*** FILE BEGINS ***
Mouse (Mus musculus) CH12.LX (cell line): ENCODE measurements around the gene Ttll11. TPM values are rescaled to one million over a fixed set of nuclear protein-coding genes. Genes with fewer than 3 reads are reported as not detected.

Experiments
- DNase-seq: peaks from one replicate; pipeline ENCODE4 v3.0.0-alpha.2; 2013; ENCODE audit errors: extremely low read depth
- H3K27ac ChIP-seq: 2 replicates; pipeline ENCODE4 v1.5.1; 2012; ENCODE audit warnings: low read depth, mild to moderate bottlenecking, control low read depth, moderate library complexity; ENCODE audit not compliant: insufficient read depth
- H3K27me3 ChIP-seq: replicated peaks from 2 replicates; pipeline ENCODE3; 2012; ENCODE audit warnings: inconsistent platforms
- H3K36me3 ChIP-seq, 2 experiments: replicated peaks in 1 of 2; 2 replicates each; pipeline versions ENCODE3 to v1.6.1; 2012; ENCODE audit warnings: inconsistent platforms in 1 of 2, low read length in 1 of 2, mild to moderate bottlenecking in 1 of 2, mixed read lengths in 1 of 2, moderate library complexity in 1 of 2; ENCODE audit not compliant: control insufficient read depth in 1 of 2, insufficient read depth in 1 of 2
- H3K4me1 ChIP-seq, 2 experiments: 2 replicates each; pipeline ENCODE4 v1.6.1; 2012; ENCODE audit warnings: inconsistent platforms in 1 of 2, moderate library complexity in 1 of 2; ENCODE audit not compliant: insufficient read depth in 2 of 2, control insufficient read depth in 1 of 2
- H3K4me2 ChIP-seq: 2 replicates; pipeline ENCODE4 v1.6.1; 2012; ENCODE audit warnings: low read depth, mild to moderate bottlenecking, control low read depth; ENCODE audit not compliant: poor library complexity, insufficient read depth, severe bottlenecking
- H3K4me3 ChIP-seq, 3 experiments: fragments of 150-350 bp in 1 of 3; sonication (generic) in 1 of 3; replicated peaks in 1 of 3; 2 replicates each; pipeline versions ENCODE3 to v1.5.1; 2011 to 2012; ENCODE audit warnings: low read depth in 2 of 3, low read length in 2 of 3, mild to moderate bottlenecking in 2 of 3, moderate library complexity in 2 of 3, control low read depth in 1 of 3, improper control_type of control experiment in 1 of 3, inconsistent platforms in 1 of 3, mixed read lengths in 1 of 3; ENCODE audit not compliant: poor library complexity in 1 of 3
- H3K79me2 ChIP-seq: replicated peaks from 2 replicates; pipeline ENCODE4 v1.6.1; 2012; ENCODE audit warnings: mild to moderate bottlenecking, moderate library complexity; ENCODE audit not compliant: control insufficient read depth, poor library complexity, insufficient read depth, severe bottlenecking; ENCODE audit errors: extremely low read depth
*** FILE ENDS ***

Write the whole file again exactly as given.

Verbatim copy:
Mouse (Mus musculus) CH12.LX (cell line): ENCODE measurements around the gene Ttll11. TPM values are rescaled to one million over a fixed set of nuclear protein-coding genes. Genes with fewer than 3 reads are reported as not detected.

Experiments
- DNase-seq: peaks from one replicate; pipeline ENCODE4 v3.0.0-alpha.2; 2013; ENCODE audit errors: extremely low read depth
- H3K27ac ChIP-seq: 2 replicates; pipeline ENCODE4 v1.5.1; 2012; ENCODE audit warnings: low read depth, mild to moderate bottlenecking, control low read depth, moderate library complexity; ENCODE audit not compliant: insufficient read depth
- H3K27me3 ChIP-seq: replicated peaks from 2 replicates; pipeline ENCODE3; 2012; ENCODE audit warnings: inconsistent platforms
- H3K36me3 ChIP-seq, 2 experiments: replicated peaks in 1 of 2; 2 replicates each; pipeline versions ENCODE3 to v1.6.1; 2012; ENCODE audit warnings: inconsistent platforms in 1 of 2, low read length in 1 of 2, mild to moderate bottlenecking in 1 of 2, mixed read lengths in 1 of 2, moderate library complexity in 1 of 2; ENCODE audit not compliant: control insufficient read depth in 1 of 2, insufficient read depth in 1 of 2
- H3K4me1 ChIP-seq, 2 experiments: 2 replicates each; pipeline ENCODE4 v1.6.1; 2012; ENCODE audit warnings: inconsistent platforms in 1 of 2, moderate library complexity in 1 of 2; ENCODE audit not compliant: insufficient read depth in 2 of 2, control insufficient read depth in 1 of 2
- H3K4me2 ChIP-seq: 2 replicates; pipeline ENCODE4 v1.6.1; 2012; ENCODE audit warnings: low read depth, mild to moderate bottlenecking, control low read depth; ENCODE audit not compliant: poor library complexity, insufficient read depth, severe bottlenecking
- H3K4me3 ChIP-seq, 3 experiments: fragments of 150-350 bp in 1 of 3; sonication (generic) in 1 of 3; replicated peaks in 1 of 3; 2 replicates each; pipeline versions ENCODE3 to v1.5.1; 2011 to 2012; ENCODE audit warnings: low read depth in 2 of 3, low read length in 2 of 3, mild to moderate bottlenecking in 2 of 3, moderate library complexity in 2 of 3, control low read depth in 1 of 3, improper control_type of control experiment in 1 of 3, inconsistent platforms in 1 of 3, mixed read lengths in 1 of 3; ENCODE audit not compliant: poor library complexity in 1 of 3
- H3K79me2 ChIP-seq: replicated peaks from 2 replicates; pipeline ENCODE4 v1.6.1; 2012; ENCODE audit warnings: mild to moderate bottlenecking, moderate library complexity; ENCODE audit not compliant: control insufficient read depth, poor library complexity, insufficient read depth, severe bottlenecking; ENCODE audit errors: extremely low read depth